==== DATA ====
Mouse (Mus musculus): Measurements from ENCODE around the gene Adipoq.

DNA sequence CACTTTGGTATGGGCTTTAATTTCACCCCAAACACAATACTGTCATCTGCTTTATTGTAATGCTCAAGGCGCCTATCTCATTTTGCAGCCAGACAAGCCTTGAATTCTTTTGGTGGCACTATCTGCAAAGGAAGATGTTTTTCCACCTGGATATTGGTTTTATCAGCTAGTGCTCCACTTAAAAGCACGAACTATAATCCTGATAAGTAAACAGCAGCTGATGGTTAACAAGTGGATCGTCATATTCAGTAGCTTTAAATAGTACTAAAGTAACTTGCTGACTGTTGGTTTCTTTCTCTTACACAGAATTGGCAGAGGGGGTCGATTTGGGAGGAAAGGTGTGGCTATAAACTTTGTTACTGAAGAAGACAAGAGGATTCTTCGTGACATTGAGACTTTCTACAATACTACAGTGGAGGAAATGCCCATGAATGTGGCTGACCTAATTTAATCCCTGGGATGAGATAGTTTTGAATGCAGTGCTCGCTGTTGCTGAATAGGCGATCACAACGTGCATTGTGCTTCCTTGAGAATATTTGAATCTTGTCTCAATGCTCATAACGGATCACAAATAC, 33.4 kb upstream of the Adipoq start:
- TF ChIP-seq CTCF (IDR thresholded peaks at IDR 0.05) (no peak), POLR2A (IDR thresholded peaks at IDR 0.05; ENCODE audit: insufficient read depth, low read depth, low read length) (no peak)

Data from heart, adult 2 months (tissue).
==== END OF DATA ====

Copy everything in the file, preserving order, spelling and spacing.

Mouse (Mus musculus): Measurements from ENCODE around the gene Adipoq.

DNA sequence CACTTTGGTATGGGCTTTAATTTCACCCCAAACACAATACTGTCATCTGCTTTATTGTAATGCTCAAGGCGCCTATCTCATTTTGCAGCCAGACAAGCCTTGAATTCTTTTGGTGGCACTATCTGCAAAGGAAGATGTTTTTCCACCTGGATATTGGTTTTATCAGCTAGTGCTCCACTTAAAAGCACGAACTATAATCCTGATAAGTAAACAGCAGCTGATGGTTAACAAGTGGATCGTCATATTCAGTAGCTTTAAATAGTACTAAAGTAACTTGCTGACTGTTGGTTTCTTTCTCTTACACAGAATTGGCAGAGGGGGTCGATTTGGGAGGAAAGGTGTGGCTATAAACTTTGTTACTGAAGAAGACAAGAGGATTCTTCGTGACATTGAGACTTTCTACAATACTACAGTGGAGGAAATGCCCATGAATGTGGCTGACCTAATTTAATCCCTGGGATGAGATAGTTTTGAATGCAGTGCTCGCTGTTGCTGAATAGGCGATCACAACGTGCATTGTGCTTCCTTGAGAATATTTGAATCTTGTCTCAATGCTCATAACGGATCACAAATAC, 33.4 kb upstream of the Adipoq start:
- TF ChIP-seq CTCF (IDR thresholded peaks at IDR 0.05) (no peak), POLR2A (IDR thresholded peaks at IDR 0.05; ENCODE audit: insufficient read depth, low read depth, low read length) (no peak)

Data from heart, adult 2 months (tissue).